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Hilltowns Archives The Altamont Enterprise, February 12, 2009
Westerlo is now without a planning board chair
By Zach Simeone
WESTERLO Now that Andrew Brick has been chosen to fill the recently vacated town justice post, Westerlo’s planning board is without a chairman.
Prior to being named judge, after Joseph Dean left the bench, Brick had submitted to the planning board a first draft of the town’s first comprehensive land-use plan, which the remaining board members will have to complete without him.
Brick has practiced law for 13 years, and told The Enterprise last month that he could better serve the town as judge than as chairman of the planning board. He had been appointed after Leonard Laub was removed from his post last year.
Before the town board appointed Brick at its Feb. 4 meeting, Councilman Jack Milner pushed for a dialogue between the town board and the residents in attendance on whether Brick or Kenneth Mackey should be appointed judge, but the rest of the board disagreed.
“It’s an employee-employer relationship thing,” said Councilman Ed Rash of the appointment process. Residents will have a chance to speak with the candidates in the fall, Rash said, when they vote on both town justice seats.
Supervisor Richard Rapp opened up the floor for audience comment on the matter, but silence filled the room. The board then appointed Brick by a 4-to-1 vote, with Milner casting the dissenting vote. The town board then asked that the planning board seek candidates for the now-vacant chairmanship.
Brick resigned from the planning board the next day.
Planning board member Gerard Boone told The Enterprise this week that he is not interested in the position of chairman. Fellow board member Richard Kurylo said of the chairmanship, “I was thinking about it.” Members Kristen Slaver and Tony Sherman have stepped in and chaired meetings when Brick was absent; they could not be reached for comment.
On Jan. 20, at his last comprehensive-plan meeting as chairman, Brick submitted to his fellow planning board members his first rough draft of the plan.
“We had a meeting in December and went over everything we wanted to see in the first draft,” said Brick. “However many more drafts there are will be up to the remaining planning board members.”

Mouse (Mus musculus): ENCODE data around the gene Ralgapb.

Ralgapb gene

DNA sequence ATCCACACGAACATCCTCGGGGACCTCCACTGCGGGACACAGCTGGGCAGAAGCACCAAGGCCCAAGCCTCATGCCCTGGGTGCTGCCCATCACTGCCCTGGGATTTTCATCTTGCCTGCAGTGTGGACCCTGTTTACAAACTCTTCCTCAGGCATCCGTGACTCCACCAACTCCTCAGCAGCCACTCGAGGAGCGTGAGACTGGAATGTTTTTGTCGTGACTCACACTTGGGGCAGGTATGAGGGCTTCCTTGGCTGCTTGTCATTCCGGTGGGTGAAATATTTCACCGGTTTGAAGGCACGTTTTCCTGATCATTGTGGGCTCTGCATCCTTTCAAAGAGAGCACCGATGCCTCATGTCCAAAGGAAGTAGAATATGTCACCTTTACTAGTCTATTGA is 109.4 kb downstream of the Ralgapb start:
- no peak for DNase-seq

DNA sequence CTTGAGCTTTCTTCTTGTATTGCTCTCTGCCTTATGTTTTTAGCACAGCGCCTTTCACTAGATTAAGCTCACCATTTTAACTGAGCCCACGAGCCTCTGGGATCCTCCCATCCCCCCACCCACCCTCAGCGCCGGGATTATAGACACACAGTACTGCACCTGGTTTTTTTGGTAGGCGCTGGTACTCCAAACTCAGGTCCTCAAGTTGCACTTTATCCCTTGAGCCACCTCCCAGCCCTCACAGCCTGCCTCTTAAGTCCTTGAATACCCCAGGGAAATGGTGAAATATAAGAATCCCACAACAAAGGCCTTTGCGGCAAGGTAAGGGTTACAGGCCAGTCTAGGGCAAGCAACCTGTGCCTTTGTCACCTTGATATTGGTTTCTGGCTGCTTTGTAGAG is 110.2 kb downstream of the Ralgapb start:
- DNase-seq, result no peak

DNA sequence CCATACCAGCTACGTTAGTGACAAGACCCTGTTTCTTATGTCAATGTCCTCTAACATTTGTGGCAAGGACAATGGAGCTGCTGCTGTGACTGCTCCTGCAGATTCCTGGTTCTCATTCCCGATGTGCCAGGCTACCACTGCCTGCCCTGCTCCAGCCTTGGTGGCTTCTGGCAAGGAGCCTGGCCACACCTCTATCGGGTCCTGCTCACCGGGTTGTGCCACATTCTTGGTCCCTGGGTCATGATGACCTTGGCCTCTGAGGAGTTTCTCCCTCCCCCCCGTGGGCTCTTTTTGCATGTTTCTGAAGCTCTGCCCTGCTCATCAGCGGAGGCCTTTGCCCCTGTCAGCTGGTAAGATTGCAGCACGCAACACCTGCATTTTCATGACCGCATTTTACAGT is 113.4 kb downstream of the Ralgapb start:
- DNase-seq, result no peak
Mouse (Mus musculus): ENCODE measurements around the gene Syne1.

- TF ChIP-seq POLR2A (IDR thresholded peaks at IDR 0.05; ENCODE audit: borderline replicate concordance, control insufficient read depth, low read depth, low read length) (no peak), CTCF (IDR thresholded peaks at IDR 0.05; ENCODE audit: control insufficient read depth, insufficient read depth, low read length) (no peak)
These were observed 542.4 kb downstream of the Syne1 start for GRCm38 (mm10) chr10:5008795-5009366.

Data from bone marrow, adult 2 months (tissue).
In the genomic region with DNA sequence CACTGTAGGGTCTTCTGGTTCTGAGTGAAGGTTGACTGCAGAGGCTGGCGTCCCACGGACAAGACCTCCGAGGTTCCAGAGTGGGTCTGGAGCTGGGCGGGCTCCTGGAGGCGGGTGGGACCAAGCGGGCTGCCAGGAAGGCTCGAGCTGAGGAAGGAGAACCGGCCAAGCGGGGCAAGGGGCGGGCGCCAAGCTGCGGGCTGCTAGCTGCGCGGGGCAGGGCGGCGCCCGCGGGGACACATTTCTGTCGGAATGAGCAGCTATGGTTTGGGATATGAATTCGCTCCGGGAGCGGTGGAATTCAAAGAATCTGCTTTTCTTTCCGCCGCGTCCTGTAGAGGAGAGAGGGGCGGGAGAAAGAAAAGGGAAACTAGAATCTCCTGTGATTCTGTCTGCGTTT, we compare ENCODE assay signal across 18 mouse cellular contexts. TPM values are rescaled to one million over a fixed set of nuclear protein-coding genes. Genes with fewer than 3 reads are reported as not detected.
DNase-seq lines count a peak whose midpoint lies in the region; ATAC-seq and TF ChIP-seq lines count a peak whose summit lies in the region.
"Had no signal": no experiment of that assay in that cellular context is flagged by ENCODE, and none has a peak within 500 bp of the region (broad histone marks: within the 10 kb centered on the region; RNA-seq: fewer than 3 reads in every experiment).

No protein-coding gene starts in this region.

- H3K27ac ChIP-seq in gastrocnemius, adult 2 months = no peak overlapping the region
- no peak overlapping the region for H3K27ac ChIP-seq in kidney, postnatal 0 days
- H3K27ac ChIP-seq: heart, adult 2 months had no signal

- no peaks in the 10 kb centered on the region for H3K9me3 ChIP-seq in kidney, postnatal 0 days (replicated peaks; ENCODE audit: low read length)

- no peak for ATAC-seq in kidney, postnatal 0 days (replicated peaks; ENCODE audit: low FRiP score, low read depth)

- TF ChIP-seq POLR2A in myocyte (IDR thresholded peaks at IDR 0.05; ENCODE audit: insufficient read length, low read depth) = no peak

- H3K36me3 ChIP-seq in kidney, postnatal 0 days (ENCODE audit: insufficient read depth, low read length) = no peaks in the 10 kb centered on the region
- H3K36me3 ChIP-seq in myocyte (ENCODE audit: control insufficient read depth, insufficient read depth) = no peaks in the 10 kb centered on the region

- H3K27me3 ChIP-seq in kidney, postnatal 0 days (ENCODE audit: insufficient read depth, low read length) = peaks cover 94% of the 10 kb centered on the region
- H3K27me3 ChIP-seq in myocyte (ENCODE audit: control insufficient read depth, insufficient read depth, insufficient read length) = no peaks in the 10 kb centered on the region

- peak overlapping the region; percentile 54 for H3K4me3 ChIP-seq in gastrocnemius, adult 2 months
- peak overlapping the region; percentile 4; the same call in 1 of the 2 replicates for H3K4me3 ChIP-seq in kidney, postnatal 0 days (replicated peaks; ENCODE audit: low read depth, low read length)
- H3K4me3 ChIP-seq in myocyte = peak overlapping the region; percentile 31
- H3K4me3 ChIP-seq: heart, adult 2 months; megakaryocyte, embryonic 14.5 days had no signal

Brick called drafting the comprehensive plan “a challenge,” as it’s the first that the town has had.
“The emphasis throughout the work we were doing was on how to preserve the rural character we now have, and how to protect and preserve sustainable agriculture,” said Brick of the plan. “Because it’s a plan, it’s not designed to have specifics in mind. What it does is state that, in redrafting the zoning code, these are the priorities that have to be considered. Some examples that are in there to protect our open space are conservation easements, transfer of development rights, and incentive zoning,” he said.
On who might succeed him as chairman of the planning board, Brick concluded, “In my opinion, any of the other four current members would be able to serve as chair and do a great job.”
In other business at its Feb. 4 meeting, the town board:
As recommended by Councilman Gregory Zeh, agreed to submit all billing records for the water district to an accounting firm, in order to ensure that the water rates properly reflect usage. Residents in attendance at recent town board meetings have complained of being overcharged. Zeh declined to name any specific accounting firms being considered. A motion from Zeh passed by a 4-to-1 vote, with Supervisor Rapp in opposition.
Formally abandoned the section of Swartout Road that runs between the properties of Mary Browne and John and Elaine Nevins.
“A certain portion of Swartout Road came inches from Mary’s barn, and the barn would be hit continuously by plows during the winter,” Westerlo’s attorney Aline Galgay told The Enterprise. “It became an expensive endeavor for the town, and it became a problem for her barn to be constantly hit, so, we wanted to move the road so we didn’t have to constantly pay to repair the barn. We did it all in-house,” she said.
The new section of road is the only piece owned by the town; the rest belongs to the property owners along the road. “The portion that was replaced is no longer a user road,” or a road open to the public, Galgay said, “but the rest is still a user road.”